Then Paul makes an even riskier and more questionable claim: we know that trouble produces endurance, endurance produces character, and character produces hope. In one of his books, C. S. Lewis attacks the notion that behind suffering there always is some reason, some greater good. Imagine walking into someone who is in the crisis of grief and saying to them, I want you to know that though you are suffering great trouble now, one day you will be thankful because what doesn’t kill you makes you stronger. Rejoice! You are being given the gift of endurance. And endurance produces character!
Last Sunday we celebrated Pentecost. There we heard Peter quote the prophet Joel in saying that God promises one day to pour out my Spirit upon all—men and women, high born and low, from all walks of life. Peter told the scoffing crowd out in the street at Pentecost, that promised pentecostal day is now. God’s Spirit has descended. In Luke’s account in Acts 2, the Holy Spirit enables people to witness to Christ.
But in today’s scripture from Paul’s Letter to the Romans, Paul highlights another gift of the Spirit. Paul claims that because in baptism the Holy Spirit has been poured out upon all believers, we are given the gift of being able to endure our troubles in a particular way. Like anybody else, Christians suffer.
Being a baptized Christian does not exempt us from pain. In fact, sometimes by following Jesus we are put in pain by the world. Sometimes we suffer ridicule, scorn, contempt and resistance. A preacher who presents the Christian faith by claiming that you will have less suffering by following Jesus isn’t being true to scripture. Jesus was upfront that his way was the way of the cross.
And yet, because the Holy Spirit has been given to us Paul says that we are able to have hope, even in our pain. There is a way to be in pain that is peculiar to Christians. Christ has not promised us a pain-free existence. He has been upfront that following him will sometimes put us in pain that we would not have had, had we not been following him.
Still, Christ has promised us also that, even in our pain, he will be with us. He does not necessarily snatch us away from our pain, but walks with us in our pain. And in our pain, sometimes the Holy Spirit reminds us that Christ himself has suffered, suffering the most anguished possible death, death on a cross. Sometimes the Holy Spirit reminds us of a deep truth that we need to ponder in our pain—he has been there.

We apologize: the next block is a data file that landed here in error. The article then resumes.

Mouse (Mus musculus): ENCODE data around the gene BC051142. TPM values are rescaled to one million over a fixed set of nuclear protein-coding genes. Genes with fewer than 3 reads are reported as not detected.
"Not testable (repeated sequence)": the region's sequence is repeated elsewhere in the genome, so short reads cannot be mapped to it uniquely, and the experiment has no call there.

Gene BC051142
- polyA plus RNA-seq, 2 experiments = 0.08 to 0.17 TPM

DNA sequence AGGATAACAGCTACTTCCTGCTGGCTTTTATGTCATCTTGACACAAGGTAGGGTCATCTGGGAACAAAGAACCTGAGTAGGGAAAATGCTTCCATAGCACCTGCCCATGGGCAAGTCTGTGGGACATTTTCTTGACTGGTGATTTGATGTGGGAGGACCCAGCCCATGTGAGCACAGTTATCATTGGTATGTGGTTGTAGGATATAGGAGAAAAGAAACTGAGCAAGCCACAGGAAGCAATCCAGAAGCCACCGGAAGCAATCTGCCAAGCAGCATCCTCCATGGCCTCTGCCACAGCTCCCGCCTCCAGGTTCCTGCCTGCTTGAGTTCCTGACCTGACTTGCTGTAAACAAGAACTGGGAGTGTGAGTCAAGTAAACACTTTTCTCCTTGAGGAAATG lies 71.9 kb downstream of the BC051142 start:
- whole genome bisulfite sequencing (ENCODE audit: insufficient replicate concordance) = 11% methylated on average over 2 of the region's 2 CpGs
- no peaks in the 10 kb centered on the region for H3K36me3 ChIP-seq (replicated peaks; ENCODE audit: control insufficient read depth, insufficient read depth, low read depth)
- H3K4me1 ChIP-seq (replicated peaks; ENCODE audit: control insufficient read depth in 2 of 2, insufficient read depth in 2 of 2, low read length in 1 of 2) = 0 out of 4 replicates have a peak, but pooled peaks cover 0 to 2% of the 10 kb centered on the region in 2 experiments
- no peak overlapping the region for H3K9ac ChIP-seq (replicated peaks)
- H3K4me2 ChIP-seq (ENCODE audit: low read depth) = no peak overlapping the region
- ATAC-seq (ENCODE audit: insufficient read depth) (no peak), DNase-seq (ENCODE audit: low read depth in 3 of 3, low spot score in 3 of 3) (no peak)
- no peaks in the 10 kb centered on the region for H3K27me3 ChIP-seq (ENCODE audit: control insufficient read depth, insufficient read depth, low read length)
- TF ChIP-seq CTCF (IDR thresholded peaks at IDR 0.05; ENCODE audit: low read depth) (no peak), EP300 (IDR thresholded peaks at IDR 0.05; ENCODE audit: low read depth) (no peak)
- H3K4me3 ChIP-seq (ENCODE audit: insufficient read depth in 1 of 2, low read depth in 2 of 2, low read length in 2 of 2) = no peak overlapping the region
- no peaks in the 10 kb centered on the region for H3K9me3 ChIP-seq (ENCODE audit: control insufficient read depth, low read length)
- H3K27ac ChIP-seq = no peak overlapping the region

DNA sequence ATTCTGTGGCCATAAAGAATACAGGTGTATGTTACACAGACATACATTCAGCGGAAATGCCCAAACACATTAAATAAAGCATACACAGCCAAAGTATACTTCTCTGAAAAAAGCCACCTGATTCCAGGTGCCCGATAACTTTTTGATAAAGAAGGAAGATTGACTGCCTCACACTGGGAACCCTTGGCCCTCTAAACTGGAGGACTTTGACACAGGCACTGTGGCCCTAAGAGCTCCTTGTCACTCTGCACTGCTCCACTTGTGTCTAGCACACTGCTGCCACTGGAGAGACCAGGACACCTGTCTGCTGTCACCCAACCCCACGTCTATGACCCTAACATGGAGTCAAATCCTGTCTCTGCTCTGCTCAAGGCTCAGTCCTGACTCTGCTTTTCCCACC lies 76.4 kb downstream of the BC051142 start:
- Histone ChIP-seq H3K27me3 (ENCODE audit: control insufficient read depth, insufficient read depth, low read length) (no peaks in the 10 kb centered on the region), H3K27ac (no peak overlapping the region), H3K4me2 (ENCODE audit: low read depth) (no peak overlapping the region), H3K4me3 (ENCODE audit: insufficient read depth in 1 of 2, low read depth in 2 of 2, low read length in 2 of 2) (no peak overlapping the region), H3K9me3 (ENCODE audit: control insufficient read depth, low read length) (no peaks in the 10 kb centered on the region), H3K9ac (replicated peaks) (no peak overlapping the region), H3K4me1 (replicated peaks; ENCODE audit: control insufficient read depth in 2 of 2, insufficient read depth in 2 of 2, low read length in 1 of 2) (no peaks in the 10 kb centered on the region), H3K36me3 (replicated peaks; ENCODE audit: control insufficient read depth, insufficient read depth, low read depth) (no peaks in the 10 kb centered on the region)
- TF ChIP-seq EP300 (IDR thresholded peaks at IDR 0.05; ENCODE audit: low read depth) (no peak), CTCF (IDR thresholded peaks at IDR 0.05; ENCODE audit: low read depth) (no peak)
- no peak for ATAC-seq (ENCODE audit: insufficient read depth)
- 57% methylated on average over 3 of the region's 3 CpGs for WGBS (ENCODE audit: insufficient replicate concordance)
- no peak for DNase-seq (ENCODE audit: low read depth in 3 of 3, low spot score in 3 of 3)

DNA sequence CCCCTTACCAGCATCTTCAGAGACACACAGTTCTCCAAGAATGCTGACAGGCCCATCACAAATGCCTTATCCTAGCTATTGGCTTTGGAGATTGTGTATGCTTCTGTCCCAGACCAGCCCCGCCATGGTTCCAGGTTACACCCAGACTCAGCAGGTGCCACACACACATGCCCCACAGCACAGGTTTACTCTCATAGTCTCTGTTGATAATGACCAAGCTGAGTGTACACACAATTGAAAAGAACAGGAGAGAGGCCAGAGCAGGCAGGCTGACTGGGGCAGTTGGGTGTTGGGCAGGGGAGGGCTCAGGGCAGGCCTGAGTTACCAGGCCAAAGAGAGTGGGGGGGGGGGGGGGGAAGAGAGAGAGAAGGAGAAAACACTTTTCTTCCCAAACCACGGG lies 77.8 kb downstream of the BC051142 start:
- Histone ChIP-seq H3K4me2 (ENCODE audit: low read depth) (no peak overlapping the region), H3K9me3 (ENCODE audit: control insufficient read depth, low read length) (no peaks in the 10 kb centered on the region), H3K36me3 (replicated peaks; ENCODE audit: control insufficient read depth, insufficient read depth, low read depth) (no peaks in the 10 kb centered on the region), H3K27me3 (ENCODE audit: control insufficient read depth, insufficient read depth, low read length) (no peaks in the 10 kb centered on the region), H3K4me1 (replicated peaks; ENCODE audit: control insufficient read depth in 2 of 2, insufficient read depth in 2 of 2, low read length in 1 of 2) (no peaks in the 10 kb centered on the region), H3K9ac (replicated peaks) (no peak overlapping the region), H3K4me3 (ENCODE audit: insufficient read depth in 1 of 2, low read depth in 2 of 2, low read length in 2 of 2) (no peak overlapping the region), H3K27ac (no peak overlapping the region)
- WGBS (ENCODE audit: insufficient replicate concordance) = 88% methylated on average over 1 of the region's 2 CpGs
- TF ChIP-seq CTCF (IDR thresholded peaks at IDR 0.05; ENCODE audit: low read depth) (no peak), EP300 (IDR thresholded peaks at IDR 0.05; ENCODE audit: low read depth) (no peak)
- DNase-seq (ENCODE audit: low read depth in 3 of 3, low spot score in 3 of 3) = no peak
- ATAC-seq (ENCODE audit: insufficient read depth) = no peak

Because the Holy Spirit is poured out upon us we are able to hold our pain in the confidence that God holds us, holding us particularly close during our times of pain.
I don’t think that the statement we know that trouble produces endurance, endurance produces character, and character produces hope is the sort of thing you want to say to someone who is in acute pain, particularly when you are not in pain. However, I do believe it is the sort of thing that you can say to yourself. That’s the way I take Paul as the one making the statement. Paul is not necessarily telling fellow believers that they must look at their pain as always producing positive benefits. He is giving witness, testifying that in his times of pain—and Paul had many such moments in his life—he had found that trouble produces endurance, endurance produces character, and character produces hope.
It’s because of the working of the Holy Spirit in his life that Paul is able to say that even amid our times of pain we have hope. Our hope is based, not in ourselves and our powers of endurance, but in our conviction that we are not left alone with our anguish. The Holy Spirit is there with us. Through the Holy Spirit we are given powers of endurance, resilience, and maybe just plain old grit whereby we surprise ourselves by our ability to move through our times of pain with hope, dignity, and strength.
Perhaps then, because of the gift of the Holy Spirit, and even though we know it can be a risky thing to say, we are able to say that Paul knew what he was talking about when he said we know that trouble produces endurance, endurance produces character, and character produces hope.
Indeed, We will hold on, even if, so often, it appears that we hold on to almost nothing. God’s grace is more powerful than the deepest darkness.
Why is the world so messed up?
I asked God,
So much anger, violence, poverty,
And everywhere I look
I see fear and doubt and loneliness.
Where, in all this sadness,
Is your light –
Take your boots off,